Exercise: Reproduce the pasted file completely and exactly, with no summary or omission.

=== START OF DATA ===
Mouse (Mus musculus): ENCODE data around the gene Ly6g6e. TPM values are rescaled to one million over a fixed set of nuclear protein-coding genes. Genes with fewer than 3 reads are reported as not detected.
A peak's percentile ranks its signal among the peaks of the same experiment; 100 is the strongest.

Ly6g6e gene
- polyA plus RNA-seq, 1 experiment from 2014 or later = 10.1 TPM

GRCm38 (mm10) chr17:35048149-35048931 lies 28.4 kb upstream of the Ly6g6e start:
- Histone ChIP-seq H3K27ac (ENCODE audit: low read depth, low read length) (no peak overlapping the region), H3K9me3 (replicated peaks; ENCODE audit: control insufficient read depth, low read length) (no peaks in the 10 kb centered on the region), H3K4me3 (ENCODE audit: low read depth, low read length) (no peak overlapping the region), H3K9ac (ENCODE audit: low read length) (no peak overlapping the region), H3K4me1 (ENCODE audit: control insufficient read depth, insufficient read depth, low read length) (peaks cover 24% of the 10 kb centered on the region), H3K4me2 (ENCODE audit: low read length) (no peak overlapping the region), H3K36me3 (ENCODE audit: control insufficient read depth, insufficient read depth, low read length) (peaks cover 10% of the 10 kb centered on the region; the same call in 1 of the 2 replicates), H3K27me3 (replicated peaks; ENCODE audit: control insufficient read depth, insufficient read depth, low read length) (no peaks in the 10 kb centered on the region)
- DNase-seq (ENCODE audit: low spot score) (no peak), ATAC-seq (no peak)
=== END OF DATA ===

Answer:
Mouse (Mus musculus): ENCODE data around the gene Ly6g6e. TPM values are rescaled to one million over a fixed set of nuclear protein-coding genes. Genes with fewer than 3 reads are reported as not detected.
A peak's percentile ranks its signal among the peaks of the same experiment; 100 is the strongest.

Ly6g6e gene
- polyA plus RNA-seq, 1 experiment from 2014 or later = 10.1 TPM

GRCm38 (mm10) chr17:35048149-35048931 lies 28.4 kb upstream of the Ly6g6e start:
- Histone ChIP-seq H3K27ac (ENCODE audit: low read depth, low read length) (no peak overlapping the region), H3K9me3 (replicated peaks; ENCODE audit: control insufficient read depth, low read length) (no peaks in the 10 kb centered on the region), H3K4me3 (ENCODE audit: low read depth, low read length) (no peak overlapping the region), H3K9ac (ENCODE audit: low read length) (no peak overlapping the region), H3K4me1 (ENCODE audit: control insufficient read depth, insufficient read depth, low read length) (peaks cover 24% of the 10 kb centered on the region), H3K4me2 (ENCODE audit: low read length) (no peak overlapping the region), H3K36me3 (ENCODE audit: control insufficient read depth, insufficient read depth, low read length) (peaks cover 10% of the 10 kb centered on the region; the same call in 1 of the 2 replicates), H3K27me3 (replicated peaks; ENCODE audit: control insufficient read depth, insufficient read depth, low read length) (no peaks in the 10 kb centered on the region)
- DNase-seq (ENCODE audit: low spot score) (no peak), ATAC-seq (no peak)